How does an optical mouse work?

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Offline chris

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How does an optical mouse work?
« on: 20/03/2009 09:45:16 »
Gone are the days of the balls clogging up with bit of grease, hair, lunch left-overs - modern mice have a bright LED shining from the bottom. So how does this "read" the surface and translate this into movements of my mouse pointer?

Chris
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Offline dentstudent

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How does an optical mouse work?
« Reply #1 on: 20/03/2009 10:10:20 »
Gone are the days of the balls clogging up with bit of grease, hair, lunch left-overs

Chris

I see that you've improved your personal hygiene, then!

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lyner

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How does an optical mouse work?
« Reply #2 on: 20/03/2009 10:26:06 »
The wonders of cheap, powerful, signal processing.
The mouse takes pictures of the table beneath it at a high sampling rate. The processing is done in two dimensions but it is easier to describe it in one dimension (motion side to side, for instance). By comparing each picture with the previous  one, it is relatively simple to tell whether it has moved left or right. One way is to analyse the picture in terms of its spatial frequencies and then see how the phases change from picture to picture. If the phase increases, then the mouse is going, say, left and if it is decreasing, the mouse is going right.
By combining this with up/down movement information, the mouse can detect which direction it is moving and how fast.  
Actually, the mouse has a relatively easy job because the whole of its picture is moving and your brain is part of the feedback loop which controls where you actually put the pointer on the screen. It just has to sample things fast enough and have enough contrast in its picture to get sense out of it. It is much harder to detect motion of objects across a fixed background - or even various objects moving against a moving background. Lots of grunt needed to do that!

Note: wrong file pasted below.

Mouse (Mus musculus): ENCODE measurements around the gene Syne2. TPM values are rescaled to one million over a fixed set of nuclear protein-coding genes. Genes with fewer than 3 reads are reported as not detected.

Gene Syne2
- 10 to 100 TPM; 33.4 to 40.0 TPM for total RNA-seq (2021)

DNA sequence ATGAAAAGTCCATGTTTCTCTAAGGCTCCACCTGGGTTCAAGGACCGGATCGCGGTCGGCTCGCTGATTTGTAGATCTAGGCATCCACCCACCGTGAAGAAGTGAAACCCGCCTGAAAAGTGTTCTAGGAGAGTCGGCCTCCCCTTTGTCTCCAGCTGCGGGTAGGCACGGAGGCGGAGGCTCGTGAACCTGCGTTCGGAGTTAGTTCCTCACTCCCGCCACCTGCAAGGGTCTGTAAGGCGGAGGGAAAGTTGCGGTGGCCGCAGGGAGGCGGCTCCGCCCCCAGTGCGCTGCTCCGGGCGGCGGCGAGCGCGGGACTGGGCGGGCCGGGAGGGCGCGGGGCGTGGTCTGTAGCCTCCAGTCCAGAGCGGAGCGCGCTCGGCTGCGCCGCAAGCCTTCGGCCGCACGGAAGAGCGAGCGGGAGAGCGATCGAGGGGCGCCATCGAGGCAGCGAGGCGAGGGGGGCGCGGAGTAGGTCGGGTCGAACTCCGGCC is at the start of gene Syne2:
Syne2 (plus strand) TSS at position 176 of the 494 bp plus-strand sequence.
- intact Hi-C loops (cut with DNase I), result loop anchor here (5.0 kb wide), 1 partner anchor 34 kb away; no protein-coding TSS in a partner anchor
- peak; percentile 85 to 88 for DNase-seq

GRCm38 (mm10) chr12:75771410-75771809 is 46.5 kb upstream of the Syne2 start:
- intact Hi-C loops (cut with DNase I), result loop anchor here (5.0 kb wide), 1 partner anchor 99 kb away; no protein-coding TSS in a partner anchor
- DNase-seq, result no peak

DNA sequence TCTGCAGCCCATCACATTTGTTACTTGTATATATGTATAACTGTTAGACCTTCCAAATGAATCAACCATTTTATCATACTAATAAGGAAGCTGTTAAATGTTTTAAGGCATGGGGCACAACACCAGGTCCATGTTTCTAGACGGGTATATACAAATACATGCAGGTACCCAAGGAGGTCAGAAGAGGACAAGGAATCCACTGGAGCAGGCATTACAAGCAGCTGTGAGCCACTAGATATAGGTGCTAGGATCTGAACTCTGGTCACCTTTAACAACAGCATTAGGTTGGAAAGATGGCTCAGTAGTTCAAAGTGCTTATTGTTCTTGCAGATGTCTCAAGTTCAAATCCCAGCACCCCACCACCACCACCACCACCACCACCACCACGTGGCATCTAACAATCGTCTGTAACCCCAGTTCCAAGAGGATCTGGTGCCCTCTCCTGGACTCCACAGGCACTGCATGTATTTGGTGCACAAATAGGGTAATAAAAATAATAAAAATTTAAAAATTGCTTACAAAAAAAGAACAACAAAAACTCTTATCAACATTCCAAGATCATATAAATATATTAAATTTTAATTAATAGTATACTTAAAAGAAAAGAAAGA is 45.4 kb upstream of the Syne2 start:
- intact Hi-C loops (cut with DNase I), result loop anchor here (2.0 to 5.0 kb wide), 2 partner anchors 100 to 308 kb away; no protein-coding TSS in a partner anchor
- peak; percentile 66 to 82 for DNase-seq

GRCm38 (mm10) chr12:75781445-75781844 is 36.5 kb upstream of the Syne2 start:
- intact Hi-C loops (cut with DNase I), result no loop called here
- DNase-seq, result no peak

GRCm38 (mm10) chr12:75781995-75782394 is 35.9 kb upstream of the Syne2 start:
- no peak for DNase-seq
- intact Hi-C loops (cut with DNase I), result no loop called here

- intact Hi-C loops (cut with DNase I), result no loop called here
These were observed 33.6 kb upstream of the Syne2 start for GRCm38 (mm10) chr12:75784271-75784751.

I remember going into a shop (Dixons, I think) on Oxford street, several years ago. They had an flashy new model Apple computer with a 'NEW' optical mouse on display. They had put it on a shiny glass topped table to make it look really flashy but the mouse didn't / couldn't work! DURRRRR - they hadn't sussed out why. I had to use the mouse on my sleeve to make it work.

See http://en.wikipedia.org/wiki/Optical_mouse#Optical_mice for a more coherent discussion.

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Offline DoctorBeaver

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How does an optical mouse work?
« Reply #3 on: 20/03/2009 21:41:24 »
Gone are the days of the balls clogging up with bit of grease, hair, lunch left-overs

Chris

I see that you've improved your personal hygiene, then!

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Offline DoctorBeaver

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How does an optical mouse work?
« Reply #4 on: 20/03/2009 21:43:45 »
SC. My mouse is on a uniform;y white piece of paper yet it still tracks without a problem.

When I had it on my desk, which is white with a glass top, it didn't work.
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lyner

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How does an optical mouse work?
« Reply #5 on: 21/03/2009 09:59:05 »
It may look uniform to your eyes, DrB, but the mouse image sensor can work by picking up the texture. Possibly, the monochromatic illumination at a low angle helps to enhance the rough appearance of your 'plain' paper?

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Offline DoctorBeaver

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How does an optical mouse work?
« Reply #6 on: 21/03/2009 17:47:53 »
So why wouldn't it work on my glass desktop?
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Offline stroialbert23

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How does an optical mouse work?